> 40000000-1bfffffff : System RAM
> 1c0000000-23fffffff : namespace0.0
> DEVDAX:
> 40000000-1bfffffff : System RAM
> 1c0000000-1dfffffff : namespace0.0
> 1e0000000-23fffffff : dax0.0
> HOTPLUG:
> 40000000-1bfffffff : System RAM
> 1c0000000-1dfffffff : namespace0.0

The namespace spans 512MB ?!? What?

> 1e0000000-23fffffff : dax0.0
>    1e0000000-23fffffff : System RAM (kmem)               512M Wasted (Expected)
> 
> ***** 64K page, 6G-16M RAM, 2G+16M PRAM  *****
> BOOT:
> 40000000-1beffffff : System RAM
> 1bf000000-23fffffff : namespace0.0
> DEVDAX:
> 40000000-1beffffff : System RAM
> 1bf000000-1bf3fffff : namespace0.0
> 1bf400000-23fffffff : dax0.0
> HOTPLUG:
> 40000000-1beffffff : System RAM
> 1bf000000-1bf3fffff : namespace0.0

The namespace now consumes 4MB ?!?

> 1c0000000-23fffffff : dax0.0
>    1c0000000-23fffffff : System RAM (kmem)               16M Wasted (Optimal)

Good :) I guess more optimal would be 2MB/0MB :)

> 
> In all three cases only System RAM, namespace0.0, and dax0.0 were
> printed from /proc/iomem.
> BOOT    content of iomem right after boot
> DEVDAX  content of iomem after devdax is created
>             ndctl create-namespace --mode devdax  -e namespace0.0"
> HOTPLUG content of imem after dax0.0 is hotplugged:
>             echo dax0.0 > /sys/bus/dax/drivers/device_dax/unbind
>             echo dax0.0 > /sys/bus/dax/drivers/kmem/new_id
> 
> 
> The most surprising part is why with 4K pages and 16M offset 144M is
> wasted? For whatever reason, when devdax is created 34 goes wasted to
> the label? Something is wrong here.. However, I am happy with 64K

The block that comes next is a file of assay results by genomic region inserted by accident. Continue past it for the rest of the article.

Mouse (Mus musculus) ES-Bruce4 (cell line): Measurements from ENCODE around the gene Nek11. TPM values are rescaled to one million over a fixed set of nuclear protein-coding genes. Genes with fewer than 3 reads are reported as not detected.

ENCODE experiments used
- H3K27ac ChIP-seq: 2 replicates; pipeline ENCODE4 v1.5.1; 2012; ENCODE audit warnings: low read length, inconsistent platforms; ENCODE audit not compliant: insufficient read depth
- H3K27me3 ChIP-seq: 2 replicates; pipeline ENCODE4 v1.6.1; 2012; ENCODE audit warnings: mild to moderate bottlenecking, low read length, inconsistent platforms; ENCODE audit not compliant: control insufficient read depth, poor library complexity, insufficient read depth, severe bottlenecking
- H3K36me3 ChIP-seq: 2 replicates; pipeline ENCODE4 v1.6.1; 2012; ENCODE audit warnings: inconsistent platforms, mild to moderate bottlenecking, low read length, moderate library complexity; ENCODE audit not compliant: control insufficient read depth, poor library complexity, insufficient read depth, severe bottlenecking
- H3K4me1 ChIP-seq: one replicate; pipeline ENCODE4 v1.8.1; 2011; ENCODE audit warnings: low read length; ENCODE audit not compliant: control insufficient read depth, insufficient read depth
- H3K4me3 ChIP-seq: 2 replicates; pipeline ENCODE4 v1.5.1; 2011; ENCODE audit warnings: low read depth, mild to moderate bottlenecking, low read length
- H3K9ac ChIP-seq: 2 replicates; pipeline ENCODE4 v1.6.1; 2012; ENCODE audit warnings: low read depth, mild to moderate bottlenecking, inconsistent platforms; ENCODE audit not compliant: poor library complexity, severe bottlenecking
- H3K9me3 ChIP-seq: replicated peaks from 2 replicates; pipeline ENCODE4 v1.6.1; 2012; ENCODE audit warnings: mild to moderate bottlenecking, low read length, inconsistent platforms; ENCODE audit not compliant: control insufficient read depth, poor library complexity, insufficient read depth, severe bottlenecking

> pages result, and that only 16M is wasted, of course optimally, we
> should be using any memory here, but it is still much better than what
> we have now.

Definitely, but we should try figuring out what's going on here. I 
assume on x86-64 it behaves differently?

Thanks


-- 
Thanks,

David / dhildenb



^ permalink raw reply	[flat|nested] 18+ messages in thread

* Re: dax alignment problem on arm64 (and other achitectures)
  2021-01-29  2:55     ` Dan Williams
@ 2021-01-29 13:50       ` Pavel Tatashin
  2021-01-29 14:50         ` Joao Martins
  2021-01-29 20:26         ` Dan Williams
  0 siblings, 2 replies; 18+ messages in thread
From: Pavel Tatashin @ 2021-01-29 13:50 UTC (permalink / raw)
  To: Dan Williams
  Cc: David Hildenbrand, linux-mm, LKML, Sasha Levin, Tyler Hicks,
	Andrew Morton, Michal Hocko, Oscar Salvador, Vlastimil Babka,
	Joonsoo Kim, Jason Gunthorpe, Marc Zyngier, Linux ARM,
	Will Deacon, James Morse, James Morris

> Since we last talked about this the enabling for EFI "Special Purpose"
> / Soft Reserved Memory has gone upstream and instantiates device-dax
> instances for address ranges marked with EFI_MEMORY_SP attribute.
> Critically this way of declaring device-dax removes the consideration
> of it as persistent memory and as such no metadata reservation. So, if
> you are willing to maintain the metadata external to the device (which
> seems reasonable for your environment) and have your platform firmware
> / kernel command line mark it as EFI_CONVENTIONAL_MEMORY +
> EFI_MEMORY_SP, then these reserve-free dax-devices will surface.

Hi Dan,

This is cool. Does it allow conversion between devdax and fsdax so DAX
aware filesystem can be installed and data can be put there to be
preserved across the reboot?

>
> See efi_fake_mem for how to apply that range to existing
> EFI_CONVENTIONAL_MEMORY ranges, it requires CONFIG_EFI_SOFT_RESERVE=y.

I will look at this, but because the machine on which we are using